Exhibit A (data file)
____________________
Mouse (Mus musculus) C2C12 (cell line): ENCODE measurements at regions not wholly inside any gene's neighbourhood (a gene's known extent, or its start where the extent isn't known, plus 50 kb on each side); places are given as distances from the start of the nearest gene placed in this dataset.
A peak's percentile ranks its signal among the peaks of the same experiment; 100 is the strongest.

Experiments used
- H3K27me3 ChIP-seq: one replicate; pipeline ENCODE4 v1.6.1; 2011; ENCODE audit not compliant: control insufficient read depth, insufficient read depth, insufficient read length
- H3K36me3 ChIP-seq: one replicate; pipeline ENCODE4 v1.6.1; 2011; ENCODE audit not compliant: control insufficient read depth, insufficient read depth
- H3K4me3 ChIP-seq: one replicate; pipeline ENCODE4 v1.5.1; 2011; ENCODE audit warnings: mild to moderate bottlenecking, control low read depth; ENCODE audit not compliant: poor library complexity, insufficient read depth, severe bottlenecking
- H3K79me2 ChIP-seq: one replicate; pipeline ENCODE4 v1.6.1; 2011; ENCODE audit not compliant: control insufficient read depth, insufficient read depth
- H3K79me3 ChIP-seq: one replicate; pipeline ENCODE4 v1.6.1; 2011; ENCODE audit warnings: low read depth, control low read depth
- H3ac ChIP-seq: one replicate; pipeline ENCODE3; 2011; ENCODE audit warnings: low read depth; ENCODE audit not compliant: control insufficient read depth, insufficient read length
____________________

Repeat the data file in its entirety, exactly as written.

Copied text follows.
Mouse (Mus musculus) C2C12 (cell line): ENCODE measurements at regions not wholly inside any gene's neighbourhood (a gene's known extent, or its start where the extent isn't known, plus 50 kb on each side); places are given as distances from the start of the nearest gene placed in this dataset.
A peak's percentile ranks its signal among the peaks of the same experiment; 100 is the strongest.

Experiments used
- H3K27me3 ChIP-seq: one replicate; pipeline ENCODE4 v1.6.1; 2011; ENCODE audit not compliant: control insufficient read depth, insufficient read depth, insufficient read length
- H3K36me3 ChIP-seq: one replicate; pipeline ENCODE4 v1.6.1; 2011; ENCODE audit not compliant: control insufficient read depth, insufficient read depth
- H3K4me3 ChIP-seq: one replicate; pipeline ENCODE4 v1.5.1; 2011; ENCODE audit warnings: mild to moderate bottlenecking, control low read depth; ENCODE audit not compliant: poor library complexity, insufficient read depth, severe bottlenecking
- H3K79me2 ChIP-seq: one replicate; pipeline ENCODE4 v1.6.1; 2011; ENCODE audit not compliant: control insufficient read depth, insufficient read depth
- H3K79me3 ChIP-seq: one replicate; pipeline ENCODE4 v1.6.1; 2011; ENCODE audit warnings: low read depth, control low read depth
- H3ac ChIP-seq: one replicate; pipeline ENCODE3; 2011; ENCODE audit warnings: low read depth; ENCODE audit not compliant: control insufficient read depth, insufficient read length